20. The system of claim 14, further comprising:
memory having a plurality of modules stored therein;
a processor, coupled to the memory, capable of executing the executable modules,
wherein the memory includes the virtual file, the diff-file, and the diff-file integration engine.
Description
BACKGROUND

When streaming a software title a client is led to believe that some or all of the files associated with the streaming software title are locally available. The files actually may or may not reside on the local system. Techniques are used to trick the client into believing that all of the files are available. A description of streaming software is provided with reference to U.S. Pat. No. 6,453,334 filed on Jun. 16, 1998, which is incorporated herein by reference.

A client, believing that a file associated with a streaming title is available, may attempt to open the file. A file may be opened for read-only access, write-only access, or read/write access. In the case of read-only access, the file can be accessed according to streaming protocols. In the case of a write-only access, the file can be created locally. In the case of a read/write access, the file is downloaded, and then modified locally.

It may be desirable to use read/write access to open a file, but not download the entire file.

BRIEF DESCRIPTION OF THE DRAWINGS

FIG. 1 depicts a flowchart of an example of a method for dealing with a read/write file in a streaming software context.

FIG. 2 depicts a flowchart of an example of a method for dealing with a read/write file in a streaming software context.

FIG. 3 depicts a flowchart of an example of a method for dealing with modified segments of a file in a streaming software context.

FIG. 4 depicts a flowchart of an example of a method for dealing with a modification request in a streaming software context.

FIG. 5 depicts an example of a system 500 that includes a diff-file on a streaming client.

FIG. 6 depicts a flowchart 600 of an example of a method for virtually representing a file on a client with local modifications.

FIG. 7 depicts a networked system for use in an embodiment.

FIG. 8 depicts a computer system for use in the system of FIG. 7.

DETAILED DESCRIPTION

One technique for streaming software is described in the co-pending patent application Ser. No. 10/988,014 filed Nov. 11, 2004, entitled “SYSTEM AND METHOD FOR PREDICTIVE STREAMING”, which is incorporated herein by reference.

FIG. 1 depicts a flowchart 100 of an example of a method for dealing with a read/write file in a streaming software context. This method and other methods are depicted as serially arranged modules. However, modules of the methods may be reordered, or arranged for parallel execution as appropriate. The flowchart 100 starts at module 102 wherein a file associated with a streaming software program is opened for modification. Typically, files may be opened read-only, write-only, or read/write. A file that is opened read/write may be referred to as a file opened for modification. Files that may or may not be stored locally when opened may be referred to as “virtual files.” Advantageously, read/write and write-only files can be virtual files by using techniques described herein.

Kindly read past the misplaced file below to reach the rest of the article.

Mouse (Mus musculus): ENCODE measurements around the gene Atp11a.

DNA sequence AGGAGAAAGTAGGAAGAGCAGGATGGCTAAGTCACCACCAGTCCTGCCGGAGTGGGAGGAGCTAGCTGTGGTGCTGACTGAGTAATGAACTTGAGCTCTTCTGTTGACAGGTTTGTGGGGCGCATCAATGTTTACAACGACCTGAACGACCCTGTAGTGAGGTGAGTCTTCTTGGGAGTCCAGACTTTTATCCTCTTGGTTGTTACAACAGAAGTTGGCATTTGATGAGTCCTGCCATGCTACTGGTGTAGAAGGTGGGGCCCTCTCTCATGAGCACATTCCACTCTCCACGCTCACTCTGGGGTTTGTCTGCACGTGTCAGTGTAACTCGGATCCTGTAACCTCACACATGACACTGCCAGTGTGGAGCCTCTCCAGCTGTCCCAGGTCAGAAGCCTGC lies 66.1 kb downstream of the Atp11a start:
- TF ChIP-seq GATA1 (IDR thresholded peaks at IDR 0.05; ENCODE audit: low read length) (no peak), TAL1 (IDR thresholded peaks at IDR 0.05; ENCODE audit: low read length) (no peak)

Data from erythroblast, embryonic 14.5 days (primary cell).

When a file is opened write-only, the file is often a new file. For example, in a streaming context, if a client opens a file write-only, the client will typically create the new file locally. When a file is opened read-only, the file, or portions of the file may be streamed as needed. Portions of the file may also be streamed according to predicted need, as is described in the co-pending patent application Ser. No. 10/988,014 filed Nov. 11, 2004, entitled “SYSTEM AND METHOD FOR PREDICTIVE STREAMING.” When a file is opened read/write, on the other hand, the file may or may not be written to. For example, a client may have the right to modify (write) a file, but have no need to modify the file.

In the example of FIG. 1, the flowchart 100 continues at decision point 104 where it is determined whether the file is written to. It has been determined that in many cases, files are opened read/write, but then treated as read-only. Advantageously, in a non-limiting embodiment, if it is determined that the file has not been written to (104-N), then the flowchart 100 continues at module 106 where the file is treated as read-only until the file is written to. The flowchart 100 ends if the file is never written to. This can reduce the need to download portions of the file in preparation for writes.

If it is determined that the file is written to (104-Y), then the flowchart 100 continues at module 108, where changes to the file are tracked locally. For example, if, according to a write procedure, a pointer seeks to a location of the file and writes at that location, then the written part will be recorded locally, along with, for example, an indication of the location of the write. In an embodiment, the locally tracked information includes by way of example but not limitation, the size of the write, the location of the write, and an end-of-file (eof) indicator. The eof indicator can be valuable when a truncating write is performed on a file. Keeping track of the size of the write is optional, since the size of the write is determinable from the size of the written data.